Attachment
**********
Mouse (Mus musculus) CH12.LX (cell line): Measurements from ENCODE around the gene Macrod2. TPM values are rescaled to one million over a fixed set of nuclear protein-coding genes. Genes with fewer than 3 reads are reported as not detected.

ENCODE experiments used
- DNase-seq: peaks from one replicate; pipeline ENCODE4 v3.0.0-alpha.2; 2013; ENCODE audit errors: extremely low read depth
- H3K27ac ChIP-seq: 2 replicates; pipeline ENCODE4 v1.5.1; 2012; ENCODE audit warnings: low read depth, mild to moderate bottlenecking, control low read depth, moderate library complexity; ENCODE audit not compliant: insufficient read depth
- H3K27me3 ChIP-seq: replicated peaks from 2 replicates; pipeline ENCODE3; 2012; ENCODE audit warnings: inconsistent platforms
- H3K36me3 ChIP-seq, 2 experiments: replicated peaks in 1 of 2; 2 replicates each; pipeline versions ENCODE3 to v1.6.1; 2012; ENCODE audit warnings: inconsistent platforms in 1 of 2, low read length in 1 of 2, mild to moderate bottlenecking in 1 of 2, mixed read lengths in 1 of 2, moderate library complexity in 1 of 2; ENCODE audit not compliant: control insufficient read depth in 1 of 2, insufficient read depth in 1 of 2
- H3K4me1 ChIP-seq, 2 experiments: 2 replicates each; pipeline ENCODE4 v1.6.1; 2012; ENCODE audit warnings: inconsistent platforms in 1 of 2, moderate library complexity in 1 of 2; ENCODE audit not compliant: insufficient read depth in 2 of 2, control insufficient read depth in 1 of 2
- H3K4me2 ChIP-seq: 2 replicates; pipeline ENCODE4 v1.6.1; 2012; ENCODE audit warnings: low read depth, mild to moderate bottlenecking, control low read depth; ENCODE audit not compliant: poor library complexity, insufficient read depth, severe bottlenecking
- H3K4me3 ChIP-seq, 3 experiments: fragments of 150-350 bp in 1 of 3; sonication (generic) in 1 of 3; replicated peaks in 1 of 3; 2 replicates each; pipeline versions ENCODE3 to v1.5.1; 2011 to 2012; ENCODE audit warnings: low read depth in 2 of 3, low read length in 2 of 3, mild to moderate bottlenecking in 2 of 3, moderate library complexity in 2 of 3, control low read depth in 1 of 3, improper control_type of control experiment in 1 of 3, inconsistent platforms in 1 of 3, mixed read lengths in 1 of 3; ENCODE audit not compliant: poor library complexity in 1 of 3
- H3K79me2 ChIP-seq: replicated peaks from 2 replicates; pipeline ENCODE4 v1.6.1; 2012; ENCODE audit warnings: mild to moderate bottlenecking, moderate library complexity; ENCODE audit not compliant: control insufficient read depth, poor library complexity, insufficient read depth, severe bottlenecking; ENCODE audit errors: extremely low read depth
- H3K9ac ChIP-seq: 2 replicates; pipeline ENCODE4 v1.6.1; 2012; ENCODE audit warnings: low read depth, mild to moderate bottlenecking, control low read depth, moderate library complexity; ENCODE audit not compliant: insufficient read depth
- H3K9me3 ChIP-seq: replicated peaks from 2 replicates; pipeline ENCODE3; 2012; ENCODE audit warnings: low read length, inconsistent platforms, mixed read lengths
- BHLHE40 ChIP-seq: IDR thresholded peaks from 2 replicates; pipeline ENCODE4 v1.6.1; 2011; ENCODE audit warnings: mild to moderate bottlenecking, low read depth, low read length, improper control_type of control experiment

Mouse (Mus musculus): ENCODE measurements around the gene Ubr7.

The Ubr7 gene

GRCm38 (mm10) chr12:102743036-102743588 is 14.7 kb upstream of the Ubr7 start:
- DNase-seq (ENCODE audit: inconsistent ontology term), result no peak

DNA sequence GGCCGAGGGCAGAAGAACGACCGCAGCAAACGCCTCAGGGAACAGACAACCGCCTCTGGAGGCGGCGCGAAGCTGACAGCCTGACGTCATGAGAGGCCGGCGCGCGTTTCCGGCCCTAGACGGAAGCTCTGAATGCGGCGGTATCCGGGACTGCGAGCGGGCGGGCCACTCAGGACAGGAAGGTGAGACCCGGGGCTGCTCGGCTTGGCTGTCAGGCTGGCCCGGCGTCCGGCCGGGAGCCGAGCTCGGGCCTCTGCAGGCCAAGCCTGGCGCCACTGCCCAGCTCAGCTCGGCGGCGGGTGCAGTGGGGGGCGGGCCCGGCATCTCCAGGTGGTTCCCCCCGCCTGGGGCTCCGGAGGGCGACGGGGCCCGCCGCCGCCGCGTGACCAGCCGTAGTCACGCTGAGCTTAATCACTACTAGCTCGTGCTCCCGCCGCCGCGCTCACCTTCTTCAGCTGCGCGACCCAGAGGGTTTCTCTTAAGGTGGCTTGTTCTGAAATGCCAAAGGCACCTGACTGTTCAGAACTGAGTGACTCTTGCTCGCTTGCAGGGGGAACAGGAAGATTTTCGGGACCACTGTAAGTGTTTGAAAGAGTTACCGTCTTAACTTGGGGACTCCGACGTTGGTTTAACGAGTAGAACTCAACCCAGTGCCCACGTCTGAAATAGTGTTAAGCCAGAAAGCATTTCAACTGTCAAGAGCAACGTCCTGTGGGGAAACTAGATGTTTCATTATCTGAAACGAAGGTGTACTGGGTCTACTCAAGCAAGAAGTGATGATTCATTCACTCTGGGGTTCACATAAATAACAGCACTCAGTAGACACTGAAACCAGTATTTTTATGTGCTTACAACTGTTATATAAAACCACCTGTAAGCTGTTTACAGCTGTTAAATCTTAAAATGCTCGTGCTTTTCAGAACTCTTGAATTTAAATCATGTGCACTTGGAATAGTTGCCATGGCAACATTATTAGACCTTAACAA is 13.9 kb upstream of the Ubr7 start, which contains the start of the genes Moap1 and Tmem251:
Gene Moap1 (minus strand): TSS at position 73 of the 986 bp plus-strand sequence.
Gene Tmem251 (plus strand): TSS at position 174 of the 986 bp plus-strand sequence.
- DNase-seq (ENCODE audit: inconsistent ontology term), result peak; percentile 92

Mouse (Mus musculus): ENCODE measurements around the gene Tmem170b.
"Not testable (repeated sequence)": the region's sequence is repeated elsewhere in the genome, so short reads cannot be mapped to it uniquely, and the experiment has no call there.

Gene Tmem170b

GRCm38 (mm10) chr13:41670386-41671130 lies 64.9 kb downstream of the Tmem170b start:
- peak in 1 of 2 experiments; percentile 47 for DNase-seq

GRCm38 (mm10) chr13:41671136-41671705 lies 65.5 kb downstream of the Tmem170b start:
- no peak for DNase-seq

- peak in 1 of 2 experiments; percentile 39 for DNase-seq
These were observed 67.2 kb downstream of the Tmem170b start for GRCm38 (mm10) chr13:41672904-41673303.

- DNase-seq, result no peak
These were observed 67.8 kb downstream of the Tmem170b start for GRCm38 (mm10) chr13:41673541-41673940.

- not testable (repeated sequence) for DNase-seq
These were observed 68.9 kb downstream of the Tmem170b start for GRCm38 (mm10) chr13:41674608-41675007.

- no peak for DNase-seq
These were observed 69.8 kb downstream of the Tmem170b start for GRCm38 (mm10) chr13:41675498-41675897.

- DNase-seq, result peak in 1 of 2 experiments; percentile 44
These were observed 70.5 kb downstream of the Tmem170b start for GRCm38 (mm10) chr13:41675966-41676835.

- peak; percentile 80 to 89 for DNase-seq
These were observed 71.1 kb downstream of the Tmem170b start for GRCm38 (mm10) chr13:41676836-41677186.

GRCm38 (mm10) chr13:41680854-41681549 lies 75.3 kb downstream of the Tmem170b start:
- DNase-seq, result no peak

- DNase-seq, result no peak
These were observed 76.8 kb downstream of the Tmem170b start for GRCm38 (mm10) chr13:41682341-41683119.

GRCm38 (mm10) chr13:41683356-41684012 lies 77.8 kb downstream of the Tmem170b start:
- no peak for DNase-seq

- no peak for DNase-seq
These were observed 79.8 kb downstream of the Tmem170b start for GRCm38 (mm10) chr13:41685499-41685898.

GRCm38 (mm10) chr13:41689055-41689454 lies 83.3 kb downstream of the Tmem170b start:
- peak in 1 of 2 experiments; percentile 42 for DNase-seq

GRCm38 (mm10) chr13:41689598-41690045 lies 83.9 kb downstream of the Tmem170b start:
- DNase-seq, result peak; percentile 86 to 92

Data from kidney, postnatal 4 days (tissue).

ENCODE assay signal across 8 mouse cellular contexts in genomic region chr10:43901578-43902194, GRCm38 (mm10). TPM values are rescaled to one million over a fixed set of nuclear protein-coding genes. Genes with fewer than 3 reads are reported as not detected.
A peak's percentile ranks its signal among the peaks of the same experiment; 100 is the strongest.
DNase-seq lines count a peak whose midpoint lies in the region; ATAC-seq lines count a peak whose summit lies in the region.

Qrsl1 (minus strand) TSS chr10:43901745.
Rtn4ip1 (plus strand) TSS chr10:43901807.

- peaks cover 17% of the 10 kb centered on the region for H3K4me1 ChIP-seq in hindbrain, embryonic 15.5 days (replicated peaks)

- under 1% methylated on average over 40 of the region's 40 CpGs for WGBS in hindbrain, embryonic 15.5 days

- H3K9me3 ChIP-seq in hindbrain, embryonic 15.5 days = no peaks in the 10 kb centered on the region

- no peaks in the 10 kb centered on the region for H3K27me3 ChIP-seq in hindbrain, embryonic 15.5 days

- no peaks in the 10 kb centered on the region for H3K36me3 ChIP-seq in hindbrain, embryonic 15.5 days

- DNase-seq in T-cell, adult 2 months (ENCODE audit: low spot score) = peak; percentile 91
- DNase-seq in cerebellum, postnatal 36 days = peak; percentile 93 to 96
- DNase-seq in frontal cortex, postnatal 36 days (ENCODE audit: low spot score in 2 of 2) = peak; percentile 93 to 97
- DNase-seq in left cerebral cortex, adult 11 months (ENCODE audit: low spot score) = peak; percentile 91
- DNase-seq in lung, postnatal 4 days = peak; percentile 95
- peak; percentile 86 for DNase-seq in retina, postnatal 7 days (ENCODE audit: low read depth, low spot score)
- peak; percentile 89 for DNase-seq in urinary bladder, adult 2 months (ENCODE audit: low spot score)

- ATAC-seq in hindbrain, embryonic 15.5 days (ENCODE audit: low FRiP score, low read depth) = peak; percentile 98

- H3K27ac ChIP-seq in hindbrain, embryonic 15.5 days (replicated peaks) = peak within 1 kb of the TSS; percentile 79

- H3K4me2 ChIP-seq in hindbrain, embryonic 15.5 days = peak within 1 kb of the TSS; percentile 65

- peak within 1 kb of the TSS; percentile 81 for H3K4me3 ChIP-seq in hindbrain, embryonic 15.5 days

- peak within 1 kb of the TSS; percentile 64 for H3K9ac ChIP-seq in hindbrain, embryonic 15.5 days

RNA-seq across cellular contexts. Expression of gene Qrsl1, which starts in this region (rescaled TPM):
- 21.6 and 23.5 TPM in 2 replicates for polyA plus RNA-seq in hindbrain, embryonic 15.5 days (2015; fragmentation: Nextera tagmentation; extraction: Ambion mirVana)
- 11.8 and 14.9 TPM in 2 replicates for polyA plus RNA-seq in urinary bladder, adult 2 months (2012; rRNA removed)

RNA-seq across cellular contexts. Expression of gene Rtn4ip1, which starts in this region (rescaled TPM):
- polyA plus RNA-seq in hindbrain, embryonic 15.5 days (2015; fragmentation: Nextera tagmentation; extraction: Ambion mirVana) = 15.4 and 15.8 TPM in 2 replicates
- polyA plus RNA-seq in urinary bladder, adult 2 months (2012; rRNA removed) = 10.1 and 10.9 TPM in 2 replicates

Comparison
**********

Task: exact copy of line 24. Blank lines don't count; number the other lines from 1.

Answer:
Gene Tmem170b